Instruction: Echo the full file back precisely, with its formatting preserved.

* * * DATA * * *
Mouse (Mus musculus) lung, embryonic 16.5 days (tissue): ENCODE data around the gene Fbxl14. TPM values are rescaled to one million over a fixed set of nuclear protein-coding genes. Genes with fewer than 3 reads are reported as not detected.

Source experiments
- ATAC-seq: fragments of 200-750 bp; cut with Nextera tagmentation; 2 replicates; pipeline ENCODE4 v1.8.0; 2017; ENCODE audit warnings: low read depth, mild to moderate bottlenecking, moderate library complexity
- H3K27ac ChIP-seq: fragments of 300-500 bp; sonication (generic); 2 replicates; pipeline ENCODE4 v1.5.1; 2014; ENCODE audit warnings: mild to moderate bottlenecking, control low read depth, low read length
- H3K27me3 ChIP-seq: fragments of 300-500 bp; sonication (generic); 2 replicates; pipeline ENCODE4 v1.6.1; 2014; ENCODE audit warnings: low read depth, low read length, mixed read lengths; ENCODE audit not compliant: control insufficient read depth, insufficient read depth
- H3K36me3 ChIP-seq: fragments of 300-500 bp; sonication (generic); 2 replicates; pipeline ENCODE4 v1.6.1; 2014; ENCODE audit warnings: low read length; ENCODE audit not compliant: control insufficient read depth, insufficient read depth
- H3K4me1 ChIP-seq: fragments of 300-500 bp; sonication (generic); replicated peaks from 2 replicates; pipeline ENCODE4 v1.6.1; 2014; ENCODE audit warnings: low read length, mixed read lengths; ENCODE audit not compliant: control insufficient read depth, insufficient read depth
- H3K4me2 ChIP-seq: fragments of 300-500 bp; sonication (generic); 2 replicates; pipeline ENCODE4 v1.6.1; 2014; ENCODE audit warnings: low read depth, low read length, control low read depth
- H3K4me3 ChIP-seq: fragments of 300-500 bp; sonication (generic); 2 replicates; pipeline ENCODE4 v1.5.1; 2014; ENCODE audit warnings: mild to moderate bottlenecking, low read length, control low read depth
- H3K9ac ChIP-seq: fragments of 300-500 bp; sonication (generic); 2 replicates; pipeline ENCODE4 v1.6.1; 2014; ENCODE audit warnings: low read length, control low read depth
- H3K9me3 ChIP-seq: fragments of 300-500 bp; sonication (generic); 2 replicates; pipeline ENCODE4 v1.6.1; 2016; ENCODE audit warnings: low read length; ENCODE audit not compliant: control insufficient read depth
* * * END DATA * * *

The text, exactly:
Mouse (Mus musculus) lung, embryonic 16.5 days (tissue): ENCODE data around the gene Fbxl14. TPM values are rescaled to one million over a fixed set of nuclear protein-coding genes. Genes with fewer than 3 reads are reported as not detected.

Source experiments
- ATAC-seq: fragments of 200-750 bp; cut with Nextera tagmentation; 2 replicates; pipeline ENCODE4 v1.8.0; 2017; ENCODE audit warnings: low read depth, mild to moderate bottlenecking, moderate library complexity
- H3K27ac ChIP-seq: fragments of 300-500 bp; sonication (generic); 2 replicates; pipeline ENCODE4 v1.5.1; 2014; ENCODE audit warnings: mild to moderate bottlenecking, control low read depth, low read length
- H3K27me3 ChIP-seq: fragments of 300-500 bp; sonication (generic); 2 replicates; pipeline ENCODE4 v1.6.1; 2014; ENCODE audit warnings: low read depth, low read length, mixed read lengths; ENCODE audit not compliant: control insufficient read depth, insufficient read depth
- H3K36me3 ChIP-seq: fragments of 300-500 bp; sonication (generic); 2 replicates; pipeline ENCODE4 v1.6.1; 2014; ENCODE audit warnings: low read length; ENCODE audit not compliant: control insufficient read depth, insufficient read depth
- H3K4me1 ChIP-seq: fragments of 300-500 bp; sonication (generic); replicated peaks from 2 replicates; pipeline ENCODE4 v1.6.1; 2014; ENCODE audit warnings: low read length, mixed read lengths; ENCODE audit not compliant: control insufficient read depth, insufficient read depth
- H3K4me2 ChIP-seq: fragments of 300-500 bp; sonication (generic); 2 replicates; pipeline ENCODE4 v1.6.1; 2014; ENCODE audit warnings: low read depth, low read length, control low read depth
- H3K4me3 ChIP-seq: fragments of 300-500 bp; sonication (generic); 2 replicates; pipeline ENCODE4 v1.5.1; 2014; ENCODE audit warnings: mild to moderate bottlenecking, low read length, control low read depth
- H3K9ac ChIP-seq: fragments of 300-500 bp; sonication (generic); 2 replicates; pipeline ENCODE4 v1.6.1; 2014; ENCODE audit warnings: low read length, control low read depth
- H3K9me3 ChIP-seq: fragments of 300-500 bp; sonication (generic); 2 replicates; pipeline ENCODE4 v1.6.1; 2016; ENCODE audit warnings: low read length; ENCODE audit not compliant: control insufficient read depth